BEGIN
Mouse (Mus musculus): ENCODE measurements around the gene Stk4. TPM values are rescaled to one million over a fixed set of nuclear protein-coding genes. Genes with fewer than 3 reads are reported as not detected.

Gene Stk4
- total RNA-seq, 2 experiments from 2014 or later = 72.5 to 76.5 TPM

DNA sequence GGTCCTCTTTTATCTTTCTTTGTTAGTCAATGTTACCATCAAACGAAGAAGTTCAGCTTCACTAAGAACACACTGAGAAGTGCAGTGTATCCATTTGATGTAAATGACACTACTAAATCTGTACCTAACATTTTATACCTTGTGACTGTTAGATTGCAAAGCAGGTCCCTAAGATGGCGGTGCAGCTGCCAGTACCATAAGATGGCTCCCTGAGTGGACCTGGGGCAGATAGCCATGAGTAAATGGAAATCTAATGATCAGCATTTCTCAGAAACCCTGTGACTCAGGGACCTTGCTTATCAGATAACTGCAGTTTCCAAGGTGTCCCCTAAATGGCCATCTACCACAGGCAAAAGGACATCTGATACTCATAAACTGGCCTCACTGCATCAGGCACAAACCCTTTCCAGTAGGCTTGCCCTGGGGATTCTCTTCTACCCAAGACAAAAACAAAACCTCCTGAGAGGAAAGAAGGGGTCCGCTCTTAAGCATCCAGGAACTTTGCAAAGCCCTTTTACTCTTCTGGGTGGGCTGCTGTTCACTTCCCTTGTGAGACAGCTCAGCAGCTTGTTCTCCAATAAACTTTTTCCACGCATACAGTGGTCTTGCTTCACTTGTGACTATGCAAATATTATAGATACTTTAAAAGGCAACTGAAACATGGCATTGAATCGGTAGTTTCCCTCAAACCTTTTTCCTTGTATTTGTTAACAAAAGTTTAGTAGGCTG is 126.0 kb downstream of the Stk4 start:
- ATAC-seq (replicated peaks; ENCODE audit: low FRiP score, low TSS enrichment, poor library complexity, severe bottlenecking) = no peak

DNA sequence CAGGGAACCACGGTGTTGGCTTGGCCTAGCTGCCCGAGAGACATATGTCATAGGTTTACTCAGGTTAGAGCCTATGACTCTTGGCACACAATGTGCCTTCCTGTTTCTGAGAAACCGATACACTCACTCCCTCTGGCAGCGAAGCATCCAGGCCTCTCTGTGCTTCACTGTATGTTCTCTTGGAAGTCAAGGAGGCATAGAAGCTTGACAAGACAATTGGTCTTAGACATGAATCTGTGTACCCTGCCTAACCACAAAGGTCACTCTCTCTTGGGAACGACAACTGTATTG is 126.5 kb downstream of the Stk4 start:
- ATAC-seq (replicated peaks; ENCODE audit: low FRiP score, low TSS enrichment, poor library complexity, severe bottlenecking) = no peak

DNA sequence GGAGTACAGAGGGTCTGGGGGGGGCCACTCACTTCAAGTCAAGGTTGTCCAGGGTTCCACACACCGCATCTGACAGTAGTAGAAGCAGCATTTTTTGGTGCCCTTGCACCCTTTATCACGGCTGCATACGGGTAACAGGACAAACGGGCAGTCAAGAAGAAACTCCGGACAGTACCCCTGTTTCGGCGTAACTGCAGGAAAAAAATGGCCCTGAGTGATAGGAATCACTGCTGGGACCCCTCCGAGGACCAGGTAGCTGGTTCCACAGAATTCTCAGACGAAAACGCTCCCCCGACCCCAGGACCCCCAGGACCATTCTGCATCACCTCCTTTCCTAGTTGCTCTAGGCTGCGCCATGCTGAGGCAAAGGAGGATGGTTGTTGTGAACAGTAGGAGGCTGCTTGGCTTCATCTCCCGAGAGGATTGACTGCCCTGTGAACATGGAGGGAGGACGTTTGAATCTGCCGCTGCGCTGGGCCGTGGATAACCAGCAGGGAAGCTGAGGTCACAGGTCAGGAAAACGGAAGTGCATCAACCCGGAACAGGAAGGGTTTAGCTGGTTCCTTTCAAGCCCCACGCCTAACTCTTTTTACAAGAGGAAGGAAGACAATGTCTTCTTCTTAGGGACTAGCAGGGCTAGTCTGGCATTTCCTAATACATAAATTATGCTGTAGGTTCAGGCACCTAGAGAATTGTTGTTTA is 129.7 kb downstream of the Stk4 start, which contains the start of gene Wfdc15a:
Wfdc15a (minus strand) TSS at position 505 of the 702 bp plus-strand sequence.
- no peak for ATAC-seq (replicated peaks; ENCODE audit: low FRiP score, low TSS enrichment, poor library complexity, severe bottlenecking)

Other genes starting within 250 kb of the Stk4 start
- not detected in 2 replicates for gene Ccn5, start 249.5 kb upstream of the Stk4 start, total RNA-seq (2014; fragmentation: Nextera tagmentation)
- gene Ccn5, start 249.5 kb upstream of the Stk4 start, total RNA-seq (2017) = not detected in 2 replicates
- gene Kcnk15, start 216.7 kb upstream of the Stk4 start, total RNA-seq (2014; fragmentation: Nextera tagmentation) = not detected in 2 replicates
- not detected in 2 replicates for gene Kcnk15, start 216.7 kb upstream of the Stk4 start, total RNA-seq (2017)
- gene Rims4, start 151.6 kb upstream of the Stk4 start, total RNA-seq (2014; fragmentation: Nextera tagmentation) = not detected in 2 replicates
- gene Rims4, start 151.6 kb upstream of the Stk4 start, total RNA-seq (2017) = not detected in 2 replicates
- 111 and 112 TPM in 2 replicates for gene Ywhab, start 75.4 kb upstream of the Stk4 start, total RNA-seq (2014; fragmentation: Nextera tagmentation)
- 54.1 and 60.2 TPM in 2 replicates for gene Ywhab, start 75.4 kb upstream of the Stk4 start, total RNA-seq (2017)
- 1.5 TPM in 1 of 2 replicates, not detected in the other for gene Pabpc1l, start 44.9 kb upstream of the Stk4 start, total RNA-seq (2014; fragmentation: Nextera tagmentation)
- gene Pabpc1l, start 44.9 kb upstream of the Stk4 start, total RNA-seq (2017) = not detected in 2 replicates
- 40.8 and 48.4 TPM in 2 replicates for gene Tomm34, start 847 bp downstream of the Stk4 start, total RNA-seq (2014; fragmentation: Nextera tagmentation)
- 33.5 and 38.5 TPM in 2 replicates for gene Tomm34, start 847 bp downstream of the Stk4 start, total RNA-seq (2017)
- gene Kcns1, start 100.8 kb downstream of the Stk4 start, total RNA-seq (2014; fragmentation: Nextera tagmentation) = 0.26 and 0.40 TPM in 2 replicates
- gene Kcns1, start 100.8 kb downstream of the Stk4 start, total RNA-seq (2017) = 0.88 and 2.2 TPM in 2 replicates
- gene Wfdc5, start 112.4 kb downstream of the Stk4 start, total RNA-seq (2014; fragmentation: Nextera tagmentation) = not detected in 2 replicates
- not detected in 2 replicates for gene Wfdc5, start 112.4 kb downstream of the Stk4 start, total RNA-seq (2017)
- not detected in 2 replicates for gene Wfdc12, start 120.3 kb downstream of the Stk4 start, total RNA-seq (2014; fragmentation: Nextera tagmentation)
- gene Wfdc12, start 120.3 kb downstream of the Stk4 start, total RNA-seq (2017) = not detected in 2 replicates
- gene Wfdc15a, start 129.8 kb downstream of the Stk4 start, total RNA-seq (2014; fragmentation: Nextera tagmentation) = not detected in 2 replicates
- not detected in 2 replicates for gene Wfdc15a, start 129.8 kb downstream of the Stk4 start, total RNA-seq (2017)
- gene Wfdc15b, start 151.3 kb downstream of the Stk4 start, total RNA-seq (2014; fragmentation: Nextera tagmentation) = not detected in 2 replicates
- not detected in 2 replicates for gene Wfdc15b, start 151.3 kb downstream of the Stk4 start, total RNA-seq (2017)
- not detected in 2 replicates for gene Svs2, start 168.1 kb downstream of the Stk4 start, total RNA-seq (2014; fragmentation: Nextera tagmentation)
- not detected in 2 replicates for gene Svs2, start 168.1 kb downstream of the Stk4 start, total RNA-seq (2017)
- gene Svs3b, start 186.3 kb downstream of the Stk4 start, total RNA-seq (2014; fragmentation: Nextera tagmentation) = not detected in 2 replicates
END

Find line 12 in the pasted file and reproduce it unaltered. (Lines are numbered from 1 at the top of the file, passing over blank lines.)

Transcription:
- not detected in 2 replicates for gene Ccn5, start 249.5 kb upstream of the Stk4 start, total RNA-seq (2014; fragmentation: Nextera tagmentation)